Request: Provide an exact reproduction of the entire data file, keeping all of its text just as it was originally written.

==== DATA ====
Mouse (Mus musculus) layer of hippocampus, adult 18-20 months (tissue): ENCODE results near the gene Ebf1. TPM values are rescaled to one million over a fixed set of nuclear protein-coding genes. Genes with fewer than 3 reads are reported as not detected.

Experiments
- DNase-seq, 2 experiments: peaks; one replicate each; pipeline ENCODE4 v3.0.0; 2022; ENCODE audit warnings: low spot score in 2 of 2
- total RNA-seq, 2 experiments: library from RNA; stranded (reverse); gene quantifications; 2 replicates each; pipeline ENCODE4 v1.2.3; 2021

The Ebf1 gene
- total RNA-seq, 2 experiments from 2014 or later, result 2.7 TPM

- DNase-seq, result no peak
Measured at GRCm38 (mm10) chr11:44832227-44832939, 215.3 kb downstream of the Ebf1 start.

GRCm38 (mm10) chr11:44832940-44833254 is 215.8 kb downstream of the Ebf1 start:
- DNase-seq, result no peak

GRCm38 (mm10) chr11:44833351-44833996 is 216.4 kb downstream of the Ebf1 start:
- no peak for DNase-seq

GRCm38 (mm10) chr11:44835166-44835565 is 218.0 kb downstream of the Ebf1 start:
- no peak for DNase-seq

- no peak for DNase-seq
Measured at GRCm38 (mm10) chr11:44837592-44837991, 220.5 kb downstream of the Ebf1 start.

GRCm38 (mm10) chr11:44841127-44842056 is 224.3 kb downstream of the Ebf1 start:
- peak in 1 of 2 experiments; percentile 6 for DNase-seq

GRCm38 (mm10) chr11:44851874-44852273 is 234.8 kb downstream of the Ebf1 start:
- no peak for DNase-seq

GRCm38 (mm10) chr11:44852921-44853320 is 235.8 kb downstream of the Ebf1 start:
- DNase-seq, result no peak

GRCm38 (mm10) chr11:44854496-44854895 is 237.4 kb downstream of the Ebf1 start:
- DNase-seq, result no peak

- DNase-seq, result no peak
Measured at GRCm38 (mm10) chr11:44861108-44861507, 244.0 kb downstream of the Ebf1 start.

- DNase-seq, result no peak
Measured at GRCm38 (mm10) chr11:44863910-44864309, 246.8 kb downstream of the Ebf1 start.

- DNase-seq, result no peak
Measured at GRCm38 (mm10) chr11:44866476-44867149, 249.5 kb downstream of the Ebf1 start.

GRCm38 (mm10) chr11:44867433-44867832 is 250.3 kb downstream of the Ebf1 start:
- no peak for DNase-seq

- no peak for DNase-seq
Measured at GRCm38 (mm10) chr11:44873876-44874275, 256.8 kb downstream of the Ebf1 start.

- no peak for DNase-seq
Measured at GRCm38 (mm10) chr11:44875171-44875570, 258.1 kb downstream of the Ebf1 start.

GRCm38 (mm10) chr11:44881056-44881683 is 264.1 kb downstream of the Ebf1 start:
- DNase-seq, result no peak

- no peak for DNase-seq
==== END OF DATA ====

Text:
Mouse (Mus musculus) layer of hippocampus, adult 18-20 months (tissue): ENCODE results near the gene Ebf1. TPM values are rescaled to one million over a fixed set of nuclear protein-coding genes. Genes with fewer than 3 reads are reported as not detected.

Experiments
- DNase-seq, 2 experiments: peaks; one replicate each; pipeline ENCODE4 v3.0.0; 2022; ENCODE audit warnings: low spot score in 2 of 2
- total RNA-seq, 2 experiments: library from RNA; stranded (reverse); gene quantifications; 2 replicates each; pipeline ENCODE4 v1.2.3; 2021

The Ebf1 gene
- total RNA-seq, 2 experiments from 2014 or later, result 2.7 TPM

- DNase-seq, result no peak
Measured at GRCm38 (mm10) chr11:44832227-44832939, 215.3 kb downstream of the Ebf1 start.

GRCm38 (mm10) chr11:44832940-44833254 is 215.8 kb downstream of the Ebf1 start:
- DNase-seq, result no peak

GRCm38 (mm10) chr11:44833351-44833996 is 216.4 kb downstream of the Ebf1 start:
- no peak for DNase-seq

GRCm38 (mm10) chr11:44835166-44835565 is 218.0 kb downstream of the Ebf1 start:
- no peak for DNase-seq

- no peak for DNase-seq
Measured at GRCm38 (mm10) chr11:44837592-44837991, 220.5 kb downstream of the Ebf1 start.

GRCm38 (mm10) chr11:44841127-44842056 is 224.3 kb downstream of the Ebf1 start:
- peak in 1 of 2 experiments; percentile 6 for DNase-seq

GRCm38 (mm10) chr11:44851874-44852273 is 234.8 kb downstream of the Ebf1 start:
- no peak for DNase-seq

GRCm38 (mm10) chr11:44852921-44853320 is 235.8 kb downstream of the Ebf1 start:
- DNase-seq, result no peak

GRCm38 (mm10) chr11:44854496-44854895 is 237.4 kb downstream of the Ebf1 start:
- DNase-seq, result no peak

- DNase-seq, result no peak
Measured at GRCm38 (mm10) chr11:44861108-44861507, 244.0 kb downstream of the Ebf1 start.

- DNase-seq, result no peak
Measured at GRCm38 (mm10) chr11:44863910-44864309, 246.8 kb downstream of the Ebf1 start.

- DNase-seq, result no peak
Measured at GRCm38 (mm10) chr11:44866476-44867149, 249.5 kb downstream of the Ebf1 start.

GRCm38 (mm10) chr11:44867433-44867832 is 250.3 kb downstream of the Ebf1 start:
- no peak for DNase-seq

- no peak for DNase-seq
Measured at GRCm38 (mm10) chr11:44873876-44874275, 256.8 kb downstream of the Ebf1 start.

- no peak for DNase-seq
Measured at GRCm38 (mm10) chr11:44875171-44875570, 258.1 kb downstream of the Ebf1 start.

GRCm38 (mm10) chr11:44881056-44881683 is 264.1 kb downstream of the Ebf1 start:
- DNase-seq, result no peak

- no peak for DNase-seq